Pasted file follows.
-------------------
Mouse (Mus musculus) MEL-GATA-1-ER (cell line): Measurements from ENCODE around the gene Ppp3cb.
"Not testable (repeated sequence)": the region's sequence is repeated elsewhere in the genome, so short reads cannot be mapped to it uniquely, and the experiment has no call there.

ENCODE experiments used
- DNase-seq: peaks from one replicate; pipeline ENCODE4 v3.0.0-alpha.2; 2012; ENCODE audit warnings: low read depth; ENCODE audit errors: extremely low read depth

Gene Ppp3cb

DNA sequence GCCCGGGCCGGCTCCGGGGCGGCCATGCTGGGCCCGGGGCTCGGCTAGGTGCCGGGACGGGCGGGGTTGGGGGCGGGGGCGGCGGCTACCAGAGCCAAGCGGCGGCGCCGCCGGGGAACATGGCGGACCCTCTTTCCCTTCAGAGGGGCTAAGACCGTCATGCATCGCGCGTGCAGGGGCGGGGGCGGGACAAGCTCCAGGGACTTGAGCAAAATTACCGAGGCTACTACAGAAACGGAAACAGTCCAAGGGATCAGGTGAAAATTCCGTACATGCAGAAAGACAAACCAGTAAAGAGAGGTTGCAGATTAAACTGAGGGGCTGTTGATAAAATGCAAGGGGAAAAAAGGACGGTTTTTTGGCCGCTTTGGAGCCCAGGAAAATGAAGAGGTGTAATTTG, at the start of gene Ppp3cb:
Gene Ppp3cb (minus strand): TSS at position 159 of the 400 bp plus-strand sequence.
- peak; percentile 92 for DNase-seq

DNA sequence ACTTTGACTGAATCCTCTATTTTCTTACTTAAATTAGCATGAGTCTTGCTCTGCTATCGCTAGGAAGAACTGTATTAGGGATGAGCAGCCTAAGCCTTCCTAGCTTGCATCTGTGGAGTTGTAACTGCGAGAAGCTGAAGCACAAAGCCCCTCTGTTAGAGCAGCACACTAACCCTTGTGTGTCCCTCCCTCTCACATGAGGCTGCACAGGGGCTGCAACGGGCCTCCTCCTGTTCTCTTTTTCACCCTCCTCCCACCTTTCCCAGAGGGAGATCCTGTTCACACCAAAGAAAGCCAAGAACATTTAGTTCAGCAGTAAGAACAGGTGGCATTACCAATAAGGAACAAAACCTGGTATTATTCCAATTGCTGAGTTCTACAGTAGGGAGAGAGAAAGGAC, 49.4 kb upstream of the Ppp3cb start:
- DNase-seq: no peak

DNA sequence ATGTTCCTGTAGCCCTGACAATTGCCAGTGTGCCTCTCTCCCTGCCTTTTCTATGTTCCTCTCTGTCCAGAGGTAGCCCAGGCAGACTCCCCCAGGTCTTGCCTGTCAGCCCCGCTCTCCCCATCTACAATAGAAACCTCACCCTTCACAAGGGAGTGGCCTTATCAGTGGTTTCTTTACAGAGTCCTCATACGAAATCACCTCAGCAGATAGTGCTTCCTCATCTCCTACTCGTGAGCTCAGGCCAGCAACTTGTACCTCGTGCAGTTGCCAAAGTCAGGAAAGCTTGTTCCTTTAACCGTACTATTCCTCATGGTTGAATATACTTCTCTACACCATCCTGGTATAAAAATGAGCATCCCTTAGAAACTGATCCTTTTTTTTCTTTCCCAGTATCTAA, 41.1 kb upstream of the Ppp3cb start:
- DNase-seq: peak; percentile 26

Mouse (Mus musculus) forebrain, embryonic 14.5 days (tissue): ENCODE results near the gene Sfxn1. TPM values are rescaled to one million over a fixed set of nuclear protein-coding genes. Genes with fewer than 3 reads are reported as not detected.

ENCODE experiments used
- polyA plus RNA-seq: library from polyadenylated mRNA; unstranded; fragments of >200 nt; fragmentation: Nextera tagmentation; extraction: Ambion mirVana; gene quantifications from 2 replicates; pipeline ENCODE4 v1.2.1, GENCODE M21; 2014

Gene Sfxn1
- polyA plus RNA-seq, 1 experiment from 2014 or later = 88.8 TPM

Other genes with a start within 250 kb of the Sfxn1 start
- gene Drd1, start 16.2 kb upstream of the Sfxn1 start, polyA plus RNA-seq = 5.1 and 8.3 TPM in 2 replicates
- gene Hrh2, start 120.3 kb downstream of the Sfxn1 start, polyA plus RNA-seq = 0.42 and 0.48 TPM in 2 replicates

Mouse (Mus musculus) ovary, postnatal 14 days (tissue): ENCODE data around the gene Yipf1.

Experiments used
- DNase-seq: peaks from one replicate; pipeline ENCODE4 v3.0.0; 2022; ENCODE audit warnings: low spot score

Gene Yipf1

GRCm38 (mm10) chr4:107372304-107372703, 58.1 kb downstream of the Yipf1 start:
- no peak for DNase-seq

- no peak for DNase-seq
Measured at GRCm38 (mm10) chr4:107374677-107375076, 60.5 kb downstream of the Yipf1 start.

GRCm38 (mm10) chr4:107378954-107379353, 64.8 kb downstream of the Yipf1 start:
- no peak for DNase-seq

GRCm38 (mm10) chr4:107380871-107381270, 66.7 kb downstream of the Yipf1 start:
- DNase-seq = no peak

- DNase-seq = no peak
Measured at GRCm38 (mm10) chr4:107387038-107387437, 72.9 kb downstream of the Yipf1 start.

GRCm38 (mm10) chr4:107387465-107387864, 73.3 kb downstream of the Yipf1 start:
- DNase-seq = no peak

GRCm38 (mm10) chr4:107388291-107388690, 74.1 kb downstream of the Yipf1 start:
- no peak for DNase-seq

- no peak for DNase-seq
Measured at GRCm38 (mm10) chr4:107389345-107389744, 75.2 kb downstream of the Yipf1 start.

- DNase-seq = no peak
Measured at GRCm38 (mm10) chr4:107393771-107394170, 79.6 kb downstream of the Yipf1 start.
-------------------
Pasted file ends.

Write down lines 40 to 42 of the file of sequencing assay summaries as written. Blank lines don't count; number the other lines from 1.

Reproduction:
Measured at GRCm38 (mm10) chr4:107389345-107389744, 75.2 kb downstream of the Yipf1 start.

- DNase-seq = no peak
Measured at GRCm38 (mm10) chr4:107393771-107394170, 79.6 kb downstream of the Yipf1 start.